Résumés and Success, on Your Own Terms
Rachel Simmons has some résumé advice for college women leaders: Stop worrying about it.
As a keynote speaker at the 2013 National Conference for College Women Student Leaders (NCCWSL), Simmons told the more than 700 attendees to focus on their “inner résumé” before even thinking about the one on paper.
“Leadership is one of those words that mean a lot of difference things: success, power, authority, change,” Simmons said. “None of these things will be possible for you if you don’t know who you are.”
An internationally acclaimed author and educator, Simmons’ advice stems from her own experience as a young woman pursuing success.
“I was doing what I thought I was supposed to do and forgot why I was doing it in the first place,” Simmons said, recounting her struggles as a Rhodes scholar at Oxford. “I decided if I was going to change the situation, I had to know what I really cared about.”
Simmons shared three strategies to build an inner résumé:
- Listen to your inner voice.
“This is your compass,” Simmons said. “[Your inner voice] will tell you how you feel when you apply for jobs, when you’re not saying what you really think, or when someone asks you to do something or go somewhere and you don’t really want to. If you don’t know what you really think, you’re not going to be able to act on it.”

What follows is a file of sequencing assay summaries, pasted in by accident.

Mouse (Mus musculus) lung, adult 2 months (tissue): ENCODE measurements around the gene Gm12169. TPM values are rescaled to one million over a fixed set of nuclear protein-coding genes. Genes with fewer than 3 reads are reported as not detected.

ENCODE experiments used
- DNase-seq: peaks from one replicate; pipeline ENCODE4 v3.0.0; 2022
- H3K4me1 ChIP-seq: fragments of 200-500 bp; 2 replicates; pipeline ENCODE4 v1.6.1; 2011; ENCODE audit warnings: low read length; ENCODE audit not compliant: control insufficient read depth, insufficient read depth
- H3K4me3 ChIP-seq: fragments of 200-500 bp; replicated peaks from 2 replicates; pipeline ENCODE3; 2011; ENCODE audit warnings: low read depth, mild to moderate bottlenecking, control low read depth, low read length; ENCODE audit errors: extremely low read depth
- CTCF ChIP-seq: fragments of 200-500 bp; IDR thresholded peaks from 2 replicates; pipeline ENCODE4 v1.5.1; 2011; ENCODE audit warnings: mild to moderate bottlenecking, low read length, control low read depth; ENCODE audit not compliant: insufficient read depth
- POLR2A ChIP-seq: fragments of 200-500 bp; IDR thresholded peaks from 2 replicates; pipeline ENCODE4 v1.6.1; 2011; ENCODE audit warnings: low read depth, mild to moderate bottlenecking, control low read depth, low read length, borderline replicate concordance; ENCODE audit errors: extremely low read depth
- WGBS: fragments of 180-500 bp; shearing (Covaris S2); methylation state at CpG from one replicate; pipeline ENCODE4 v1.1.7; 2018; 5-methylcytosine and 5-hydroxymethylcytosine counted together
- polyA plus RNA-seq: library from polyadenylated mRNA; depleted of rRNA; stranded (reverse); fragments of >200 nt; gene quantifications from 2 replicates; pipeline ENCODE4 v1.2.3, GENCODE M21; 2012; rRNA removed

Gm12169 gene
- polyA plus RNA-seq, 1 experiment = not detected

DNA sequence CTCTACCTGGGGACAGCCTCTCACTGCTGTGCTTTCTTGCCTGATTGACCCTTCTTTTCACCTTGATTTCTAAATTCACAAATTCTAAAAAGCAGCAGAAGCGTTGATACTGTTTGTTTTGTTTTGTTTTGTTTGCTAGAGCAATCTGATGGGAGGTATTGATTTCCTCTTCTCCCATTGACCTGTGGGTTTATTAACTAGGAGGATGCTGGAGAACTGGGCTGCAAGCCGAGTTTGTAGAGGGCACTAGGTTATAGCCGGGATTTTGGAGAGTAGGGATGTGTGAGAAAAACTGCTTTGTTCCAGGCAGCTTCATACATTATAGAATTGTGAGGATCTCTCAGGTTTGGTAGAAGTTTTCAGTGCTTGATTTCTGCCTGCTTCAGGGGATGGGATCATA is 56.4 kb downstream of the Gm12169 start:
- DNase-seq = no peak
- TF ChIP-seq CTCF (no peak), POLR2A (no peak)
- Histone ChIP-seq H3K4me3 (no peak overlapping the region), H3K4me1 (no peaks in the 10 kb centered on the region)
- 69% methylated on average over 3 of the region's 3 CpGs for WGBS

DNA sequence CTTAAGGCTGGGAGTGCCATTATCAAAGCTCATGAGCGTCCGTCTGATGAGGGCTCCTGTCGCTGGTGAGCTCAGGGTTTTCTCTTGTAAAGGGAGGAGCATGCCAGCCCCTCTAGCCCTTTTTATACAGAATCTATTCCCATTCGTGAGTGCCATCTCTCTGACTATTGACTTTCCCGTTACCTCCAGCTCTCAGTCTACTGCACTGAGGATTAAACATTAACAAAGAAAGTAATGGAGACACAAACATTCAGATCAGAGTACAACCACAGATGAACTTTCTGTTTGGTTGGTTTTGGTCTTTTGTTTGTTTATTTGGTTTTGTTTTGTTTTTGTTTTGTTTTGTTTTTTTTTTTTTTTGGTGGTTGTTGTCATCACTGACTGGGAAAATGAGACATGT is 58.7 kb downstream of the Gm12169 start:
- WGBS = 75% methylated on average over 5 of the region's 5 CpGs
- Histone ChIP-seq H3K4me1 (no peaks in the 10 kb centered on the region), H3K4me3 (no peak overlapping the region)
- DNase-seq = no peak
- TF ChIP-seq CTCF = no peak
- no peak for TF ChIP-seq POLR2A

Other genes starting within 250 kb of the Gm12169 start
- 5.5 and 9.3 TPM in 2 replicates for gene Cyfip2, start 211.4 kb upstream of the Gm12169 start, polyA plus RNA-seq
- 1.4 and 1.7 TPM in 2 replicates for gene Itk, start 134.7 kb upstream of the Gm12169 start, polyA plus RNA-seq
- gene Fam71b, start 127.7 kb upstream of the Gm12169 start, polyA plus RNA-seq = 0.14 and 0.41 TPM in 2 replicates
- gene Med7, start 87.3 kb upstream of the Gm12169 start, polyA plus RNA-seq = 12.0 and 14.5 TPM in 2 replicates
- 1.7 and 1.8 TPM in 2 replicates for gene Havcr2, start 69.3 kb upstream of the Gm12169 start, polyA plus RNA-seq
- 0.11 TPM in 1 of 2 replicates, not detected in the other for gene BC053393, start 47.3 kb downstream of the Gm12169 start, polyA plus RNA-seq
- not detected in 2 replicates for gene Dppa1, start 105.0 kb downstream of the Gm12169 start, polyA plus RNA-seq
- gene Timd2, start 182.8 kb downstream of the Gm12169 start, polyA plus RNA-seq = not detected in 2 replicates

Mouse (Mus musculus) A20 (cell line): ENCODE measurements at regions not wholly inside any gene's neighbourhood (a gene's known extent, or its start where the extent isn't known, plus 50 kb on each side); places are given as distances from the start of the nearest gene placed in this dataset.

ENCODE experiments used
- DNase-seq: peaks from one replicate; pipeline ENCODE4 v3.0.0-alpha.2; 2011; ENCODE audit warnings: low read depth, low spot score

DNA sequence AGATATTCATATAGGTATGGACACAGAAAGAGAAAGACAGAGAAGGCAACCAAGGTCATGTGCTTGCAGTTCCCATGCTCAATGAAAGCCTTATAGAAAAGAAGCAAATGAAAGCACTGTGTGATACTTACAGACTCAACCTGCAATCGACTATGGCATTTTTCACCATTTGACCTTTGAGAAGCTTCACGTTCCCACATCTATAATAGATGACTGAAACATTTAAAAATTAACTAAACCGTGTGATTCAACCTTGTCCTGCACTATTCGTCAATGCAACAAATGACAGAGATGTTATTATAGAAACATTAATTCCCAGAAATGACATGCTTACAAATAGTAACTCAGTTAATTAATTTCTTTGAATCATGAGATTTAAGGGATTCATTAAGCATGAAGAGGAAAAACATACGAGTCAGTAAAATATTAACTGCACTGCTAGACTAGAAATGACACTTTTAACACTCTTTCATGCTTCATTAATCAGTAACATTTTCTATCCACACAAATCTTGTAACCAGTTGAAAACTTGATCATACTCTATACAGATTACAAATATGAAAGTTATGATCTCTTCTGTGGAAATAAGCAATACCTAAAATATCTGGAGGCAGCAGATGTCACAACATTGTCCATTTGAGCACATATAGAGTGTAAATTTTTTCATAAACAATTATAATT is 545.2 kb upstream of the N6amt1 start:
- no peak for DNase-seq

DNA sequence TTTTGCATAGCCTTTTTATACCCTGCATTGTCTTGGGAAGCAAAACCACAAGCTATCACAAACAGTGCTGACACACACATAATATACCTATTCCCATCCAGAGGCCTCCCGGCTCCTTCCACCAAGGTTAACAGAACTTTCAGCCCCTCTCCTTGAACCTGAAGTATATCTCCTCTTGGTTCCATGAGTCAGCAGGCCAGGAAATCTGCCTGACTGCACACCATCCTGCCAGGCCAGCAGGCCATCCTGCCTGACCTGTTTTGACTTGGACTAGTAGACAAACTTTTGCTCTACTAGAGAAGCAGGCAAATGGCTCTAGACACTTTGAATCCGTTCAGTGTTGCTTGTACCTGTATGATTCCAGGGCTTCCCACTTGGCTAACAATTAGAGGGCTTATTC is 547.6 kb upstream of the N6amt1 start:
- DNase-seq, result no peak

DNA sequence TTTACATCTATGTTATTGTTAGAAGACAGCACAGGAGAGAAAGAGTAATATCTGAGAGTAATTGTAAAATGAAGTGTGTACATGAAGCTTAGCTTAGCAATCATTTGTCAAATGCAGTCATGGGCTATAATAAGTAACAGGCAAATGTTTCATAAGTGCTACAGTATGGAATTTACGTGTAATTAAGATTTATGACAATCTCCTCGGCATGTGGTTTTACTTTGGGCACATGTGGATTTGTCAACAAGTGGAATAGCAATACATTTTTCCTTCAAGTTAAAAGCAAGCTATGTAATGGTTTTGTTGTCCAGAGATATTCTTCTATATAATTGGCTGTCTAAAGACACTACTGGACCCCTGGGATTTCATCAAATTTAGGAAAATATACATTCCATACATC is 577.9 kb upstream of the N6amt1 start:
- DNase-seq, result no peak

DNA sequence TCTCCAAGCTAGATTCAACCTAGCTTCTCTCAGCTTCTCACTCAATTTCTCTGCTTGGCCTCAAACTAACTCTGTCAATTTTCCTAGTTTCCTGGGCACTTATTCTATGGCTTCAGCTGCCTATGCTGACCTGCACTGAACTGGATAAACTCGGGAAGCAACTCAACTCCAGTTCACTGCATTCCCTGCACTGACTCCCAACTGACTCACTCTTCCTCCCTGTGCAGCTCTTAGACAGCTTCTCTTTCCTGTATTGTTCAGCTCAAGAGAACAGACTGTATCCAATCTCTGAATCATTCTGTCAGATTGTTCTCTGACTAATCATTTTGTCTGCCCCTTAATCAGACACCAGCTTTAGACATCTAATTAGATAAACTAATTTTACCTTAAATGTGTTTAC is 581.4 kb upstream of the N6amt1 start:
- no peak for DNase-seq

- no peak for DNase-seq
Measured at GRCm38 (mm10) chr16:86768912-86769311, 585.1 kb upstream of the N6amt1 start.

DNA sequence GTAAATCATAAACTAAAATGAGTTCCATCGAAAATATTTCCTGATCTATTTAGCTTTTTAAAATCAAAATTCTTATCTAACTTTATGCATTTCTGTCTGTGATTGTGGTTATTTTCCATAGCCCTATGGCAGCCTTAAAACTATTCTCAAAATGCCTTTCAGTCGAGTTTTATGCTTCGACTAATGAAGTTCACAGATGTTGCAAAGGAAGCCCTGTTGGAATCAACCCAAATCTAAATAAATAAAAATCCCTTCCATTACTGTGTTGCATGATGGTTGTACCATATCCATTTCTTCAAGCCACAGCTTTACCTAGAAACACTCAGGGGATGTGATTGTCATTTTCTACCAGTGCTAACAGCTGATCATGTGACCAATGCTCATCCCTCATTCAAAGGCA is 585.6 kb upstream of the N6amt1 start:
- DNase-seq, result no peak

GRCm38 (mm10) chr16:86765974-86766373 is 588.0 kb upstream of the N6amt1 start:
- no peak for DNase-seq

- Practice taking risks.
Often women are afraid to take risks because they’re afraid of what others think. This creates a vicious cycle. Instead, women have to jump in and take risks to stop being afraid. “The antidote to fear is not just facing it once, but facing it so much that it loses its power,” Simmons said.
- Start small.
Simmons wrapped up her advice with a note of caution: Don’t try this all at once. “You can’t do it all in one day,” she said. “If you try to be amazing all at once, you bring back that good-girl pressure that makes you too hard on yourself.”
Nina Godiwalla, a CEO and bestselling author, also delivered a keynote speech on how women can find success. In between stories of how she blazed her own trail despite pressure to be someone else, Godiwalla explored the concept of practical experimentation as a way to find success and happiness.
“Learning about what you don’t want to do will bring you to the place you want to be,” she said.
Godiwalla’s story of bucking her Indian American family’s expectations resonated with many of the first- and second-generation Americans in the audience, some of whom shared their own stories of familial pressure in the question-and-answer portion of the talk. Godiwalla challenged students to find their own definitions of success.
“Don’t feel forced to do what looks like success to others.”